found again
fallen lips
dripping near

like rainfall
humming soft
under moonlight

moonlit blue
one body
looking out

to nothing
seeing what
false motion

returns from
those lips
and dances

all alone
to a love

Broken Soil

The ground is not as whole as it once was before. The earth is irreparable now, its motion not lent toward stability but cascade. Its silence is kinetic, roaming like a dream given to lusting eyes, and retreating back into that carelessness when the soil begins to break. I am broken soil. They cannot see it, enraptured to those parting schemes: momentum they cannot begin to stop. They are blameless, but god how it feels to drift, waning in that effort to be known. It all breaks so easy. For me, love is just a place to be overlooked.


The old world and its endless sand
reaching forever like a broken star.
That is what we must hold–
against the night in its divisions
marching on toward the beaches
of homeward dreams.

And to think, how a spitfire must look
against those breaking waves, and
what songs the propellers
may of sung to that silence
when the whirring stopped
and one song fell to three.

It is the song of lost fellows
that now roams that lonely sky.
It plays and plays, brooding
from the voiceless eyes
of unmatched shoes.

Yet still rings that call of hope:
we must go on,
white flag surrendered
only when there are none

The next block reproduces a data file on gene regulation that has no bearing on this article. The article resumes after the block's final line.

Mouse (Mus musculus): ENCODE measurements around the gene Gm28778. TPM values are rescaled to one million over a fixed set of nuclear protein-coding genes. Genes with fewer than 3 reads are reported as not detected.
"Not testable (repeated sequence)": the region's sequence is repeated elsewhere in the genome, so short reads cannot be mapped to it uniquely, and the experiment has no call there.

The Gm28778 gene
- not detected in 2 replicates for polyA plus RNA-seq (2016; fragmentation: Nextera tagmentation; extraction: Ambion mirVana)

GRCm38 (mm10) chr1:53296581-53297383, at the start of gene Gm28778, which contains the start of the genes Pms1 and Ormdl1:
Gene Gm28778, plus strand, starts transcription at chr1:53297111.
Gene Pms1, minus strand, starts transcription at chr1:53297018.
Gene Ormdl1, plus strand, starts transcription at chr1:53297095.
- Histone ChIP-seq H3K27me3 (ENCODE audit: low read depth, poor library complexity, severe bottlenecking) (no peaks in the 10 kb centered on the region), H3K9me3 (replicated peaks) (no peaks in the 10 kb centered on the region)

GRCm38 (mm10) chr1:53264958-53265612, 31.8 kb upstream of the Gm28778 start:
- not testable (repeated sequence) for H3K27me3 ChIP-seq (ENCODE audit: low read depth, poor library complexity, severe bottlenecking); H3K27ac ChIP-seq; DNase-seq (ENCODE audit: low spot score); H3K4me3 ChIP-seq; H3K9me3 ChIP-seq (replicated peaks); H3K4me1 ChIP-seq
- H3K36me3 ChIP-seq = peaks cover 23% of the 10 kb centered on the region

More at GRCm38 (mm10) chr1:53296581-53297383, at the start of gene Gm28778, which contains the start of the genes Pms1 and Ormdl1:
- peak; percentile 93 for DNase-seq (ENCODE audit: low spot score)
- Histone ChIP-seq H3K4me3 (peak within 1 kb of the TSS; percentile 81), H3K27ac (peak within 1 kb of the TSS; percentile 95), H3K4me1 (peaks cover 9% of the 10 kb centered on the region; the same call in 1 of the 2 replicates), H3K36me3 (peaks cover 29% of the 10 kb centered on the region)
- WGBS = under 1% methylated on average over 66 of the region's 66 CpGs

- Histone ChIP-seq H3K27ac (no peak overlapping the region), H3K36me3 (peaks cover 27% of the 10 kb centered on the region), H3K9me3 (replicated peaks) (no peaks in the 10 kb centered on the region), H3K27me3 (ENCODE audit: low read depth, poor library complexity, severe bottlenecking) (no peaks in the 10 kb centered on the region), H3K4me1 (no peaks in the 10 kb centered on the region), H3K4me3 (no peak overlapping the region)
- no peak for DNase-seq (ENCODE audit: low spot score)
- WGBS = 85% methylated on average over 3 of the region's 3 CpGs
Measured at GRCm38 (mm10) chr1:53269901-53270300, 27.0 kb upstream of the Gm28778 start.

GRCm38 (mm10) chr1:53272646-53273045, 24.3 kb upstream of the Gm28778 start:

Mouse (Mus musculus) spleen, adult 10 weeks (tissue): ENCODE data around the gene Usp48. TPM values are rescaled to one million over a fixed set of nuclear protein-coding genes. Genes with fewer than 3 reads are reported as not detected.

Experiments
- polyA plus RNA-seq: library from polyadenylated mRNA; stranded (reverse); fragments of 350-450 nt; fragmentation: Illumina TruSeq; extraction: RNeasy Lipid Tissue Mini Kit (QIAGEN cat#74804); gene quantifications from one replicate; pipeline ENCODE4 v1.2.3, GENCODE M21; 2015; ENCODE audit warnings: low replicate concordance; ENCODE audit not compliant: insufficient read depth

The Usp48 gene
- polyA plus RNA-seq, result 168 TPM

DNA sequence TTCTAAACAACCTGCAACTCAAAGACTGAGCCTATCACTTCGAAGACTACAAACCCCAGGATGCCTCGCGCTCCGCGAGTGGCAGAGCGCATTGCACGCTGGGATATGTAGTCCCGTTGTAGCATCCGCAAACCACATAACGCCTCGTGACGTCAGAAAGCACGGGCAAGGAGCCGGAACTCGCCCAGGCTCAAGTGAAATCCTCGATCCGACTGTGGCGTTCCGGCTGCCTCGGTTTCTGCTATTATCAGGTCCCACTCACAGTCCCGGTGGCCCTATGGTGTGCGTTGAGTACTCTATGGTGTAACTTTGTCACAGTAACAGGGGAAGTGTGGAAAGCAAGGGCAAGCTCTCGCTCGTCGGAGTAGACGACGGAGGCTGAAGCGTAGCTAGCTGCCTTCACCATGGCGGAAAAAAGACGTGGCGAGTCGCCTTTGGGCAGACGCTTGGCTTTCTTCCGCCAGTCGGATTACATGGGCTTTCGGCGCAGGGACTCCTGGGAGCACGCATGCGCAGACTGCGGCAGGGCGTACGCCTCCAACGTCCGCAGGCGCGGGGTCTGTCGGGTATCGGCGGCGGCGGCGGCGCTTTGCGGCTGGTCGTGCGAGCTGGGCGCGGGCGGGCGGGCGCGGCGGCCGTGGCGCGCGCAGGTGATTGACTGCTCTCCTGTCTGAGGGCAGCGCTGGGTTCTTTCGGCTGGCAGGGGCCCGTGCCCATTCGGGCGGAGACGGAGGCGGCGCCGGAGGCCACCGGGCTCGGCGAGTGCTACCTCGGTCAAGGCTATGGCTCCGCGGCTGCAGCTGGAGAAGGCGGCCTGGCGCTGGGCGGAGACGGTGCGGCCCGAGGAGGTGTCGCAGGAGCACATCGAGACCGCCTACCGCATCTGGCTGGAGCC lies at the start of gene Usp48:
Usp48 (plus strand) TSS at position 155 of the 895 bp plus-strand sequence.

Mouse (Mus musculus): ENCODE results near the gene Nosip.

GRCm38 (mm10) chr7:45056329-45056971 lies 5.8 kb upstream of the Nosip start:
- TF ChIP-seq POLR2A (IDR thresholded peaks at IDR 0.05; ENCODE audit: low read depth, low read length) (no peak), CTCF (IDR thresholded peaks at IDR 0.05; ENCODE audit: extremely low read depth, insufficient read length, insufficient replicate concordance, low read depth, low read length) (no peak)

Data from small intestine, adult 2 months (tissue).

left to see it buried.

Hope is a civilian horizon:
the promise of boredom, of love,
and the chance to embrace, as strangers,
the mutual uncertainty of this new world,
and maybe, more simply, find happiness
over dinner and a movie.

These are new eyes and new songs,
and though that ocean still swells
with the names of those voices lost,
they are reclaimed in victory,
despite its cost.

A Rose

I have an idea that Gatsby himself didn’t believe it would come, and perhaps he no longer cared. If that was true he must have felt that he had lost the old warm world, paid a high price for living too long with a single dream. He must have looked up at an unfamiliar sky through frightening leaves and shivered as he found what a grotesque thing a rose is and how raw the sunlight was upon the scarcely created grass. A new world, material without being real, where poor ghosts, breathing dreams like air, drifted fortuitously about . . . like that ashen, fantastic figure gliding toward him through the amorphous trees.

-The Great Gatsby

Cigarette Love Letter

Call it chemical,
ashtray amour,
candlelight by coil.

The mist feels rosy
on that lonely face,
and really,

poison never looked
so much like love.

It’s enough
just to breathe:
to wither,

forestalled like
still warming embers
in discarded ash.

Touched to those lips,
love is wounded:
free to bleed,

to erase, to wander–
held to a moment
that must end

in a heart
blown to smoke.


There is no collective imagination:
that is death.
Scale it monochrome,
I will find cosmos
in the twilight,
rhythm in a voiceless page.
And when color retreats
again to stonewalls,
I will bathe in transmissions
of those stellar stations,
gold-plated on the Horizon
like Apollo’s solar wings.

Already the mythic
ecstasy of that capital
aurora claims what it
deems selective in the absence
of the uniform,
yet we are all still
children of the stars:
free in our pursuit
to their expression,
both holding and bending,
together alone.


Take me
sinking, leather bottles
hand to hand, white heat,
on a road to Barcelona.

Paint my hands, blade, and flag
with the lust of a matador.
Give life to the dust
with my heel—

hear it dripping:
bullpen, mad snout,
hooves carving
runways in the earth.

This is sickness or it is love:
wound of forgotten nights
Hemingway dreamed once
before a melting sun—

And the still beating heart
of those wistful nights in love,
too close
to end in steel.